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Star Rebellion

By AHowell All Rights Reserved ©

Scifi / Adventure

Blurb

A group of mutants on a planet named Calsh must combat the NOPCW to find the creatures who could make the planet habitable for regular humans again - the mystic animals. While trying to obtain these mystic animals, mayhem ensues when the team makes a few crucial mistakes

Prologue


WATERSTAR

“Watch it,” one of my best friends and accomplice-in-mischief, Firestar, whispered as he pushed me against the wall of Star Rebellions HQ. Some people had passed at the far end of the corridor, and thankfully they hadn’t noticed me. I had been skipping down the hall when my friend had heard the footsteps, even though we were technically sneaking out. If a girl needs to skip, then she needs to skip.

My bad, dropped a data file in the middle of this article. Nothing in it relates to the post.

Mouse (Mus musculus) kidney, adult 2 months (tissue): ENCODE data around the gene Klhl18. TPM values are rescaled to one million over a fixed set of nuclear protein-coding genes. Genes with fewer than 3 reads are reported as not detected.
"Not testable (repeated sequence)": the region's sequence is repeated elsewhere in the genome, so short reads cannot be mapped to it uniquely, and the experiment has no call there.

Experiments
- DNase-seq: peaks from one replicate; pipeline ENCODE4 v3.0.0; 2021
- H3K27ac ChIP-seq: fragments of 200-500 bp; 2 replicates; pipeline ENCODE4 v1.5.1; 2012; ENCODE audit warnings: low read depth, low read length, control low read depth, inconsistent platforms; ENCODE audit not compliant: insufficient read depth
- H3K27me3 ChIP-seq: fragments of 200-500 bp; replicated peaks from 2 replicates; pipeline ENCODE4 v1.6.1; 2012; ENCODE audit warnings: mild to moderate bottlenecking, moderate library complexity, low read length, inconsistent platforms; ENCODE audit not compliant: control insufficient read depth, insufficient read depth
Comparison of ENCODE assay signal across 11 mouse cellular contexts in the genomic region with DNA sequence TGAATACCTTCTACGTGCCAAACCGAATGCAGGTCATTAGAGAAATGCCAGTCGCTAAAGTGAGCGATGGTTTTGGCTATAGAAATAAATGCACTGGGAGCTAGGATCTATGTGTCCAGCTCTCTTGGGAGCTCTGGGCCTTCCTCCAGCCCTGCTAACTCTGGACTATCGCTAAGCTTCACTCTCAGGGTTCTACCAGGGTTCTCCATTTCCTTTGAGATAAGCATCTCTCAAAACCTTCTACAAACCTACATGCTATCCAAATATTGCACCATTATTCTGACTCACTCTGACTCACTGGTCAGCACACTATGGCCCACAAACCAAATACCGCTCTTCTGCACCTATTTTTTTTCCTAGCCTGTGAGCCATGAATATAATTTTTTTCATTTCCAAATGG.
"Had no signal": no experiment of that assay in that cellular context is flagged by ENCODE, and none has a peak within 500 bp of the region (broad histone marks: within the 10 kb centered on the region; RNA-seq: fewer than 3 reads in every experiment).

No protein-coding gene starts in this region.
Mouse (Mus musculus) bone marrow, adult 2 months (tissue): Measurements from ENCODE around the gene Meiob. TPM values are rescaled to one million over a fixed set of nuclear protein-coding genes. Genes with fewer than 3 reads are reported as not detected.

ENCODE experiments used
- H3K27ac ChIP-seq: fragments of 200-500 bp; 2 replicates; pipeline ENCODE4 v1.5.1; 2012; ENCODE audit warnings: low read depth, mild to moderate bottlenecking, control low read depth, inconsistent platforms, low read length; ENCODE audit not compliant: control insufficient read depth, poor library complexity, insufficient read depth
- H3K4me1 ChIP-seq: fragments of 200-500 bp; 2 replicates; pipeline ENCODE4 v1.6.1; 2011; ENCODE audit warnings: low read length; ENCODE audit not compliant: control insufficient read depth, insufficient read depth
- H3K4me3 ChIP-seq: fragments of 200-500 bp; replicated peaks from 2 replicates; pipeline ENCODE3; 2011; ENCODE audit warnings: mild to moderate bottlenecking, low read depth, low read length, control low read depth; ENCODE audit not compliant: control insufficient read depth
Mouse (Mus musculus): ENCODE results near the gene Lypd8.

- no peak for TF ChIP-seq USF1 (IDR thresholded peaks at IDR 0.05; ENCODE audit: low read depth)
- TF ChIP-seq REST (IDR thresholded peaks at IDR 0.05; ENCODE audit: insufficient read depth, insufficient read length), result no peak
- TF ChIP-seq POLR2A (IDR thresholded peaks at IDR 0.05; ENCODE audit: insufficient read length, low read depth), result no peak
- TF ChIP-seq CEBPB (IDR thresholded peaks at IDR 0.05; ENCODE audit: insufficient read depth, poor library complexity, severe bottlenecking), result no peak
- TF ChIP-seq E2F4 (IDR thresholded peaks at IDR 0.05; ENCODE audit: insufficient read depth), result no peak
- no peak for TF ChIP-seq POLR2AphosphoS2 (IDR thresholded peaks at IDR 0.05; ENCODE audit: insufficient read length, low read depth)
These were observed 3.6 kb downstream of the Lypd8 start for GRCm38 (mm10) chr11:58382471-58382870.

Once the people at the end passed, Darkstar walked out of the shadows. “You guys need to be more quiet.”

I rolled my eyes at my other best friend, who, as the name implied, basically controlled the dark and could hide in any shadow. Okay, a bit of an exaggeration.

“I thought you said it was unmature to sneak out!” Fire said triumphantly. He had tried, and failed, to get Dark to accompany us on our pseudo-spy mission. Last Fire and I had known, Dark was pretending to sleep back in our combined room, ignoring us constantly shaking his shoulder and shouting in his ear.

“The proper word is immature for one thing,” Dark said patiently, “and for the second, I couldn’t let my two friends go out by themselves and get in trouble. Teams do these things together.” He added a slight smile at the end and I giggled. That was us, the most troublesome team at Star Rebellion.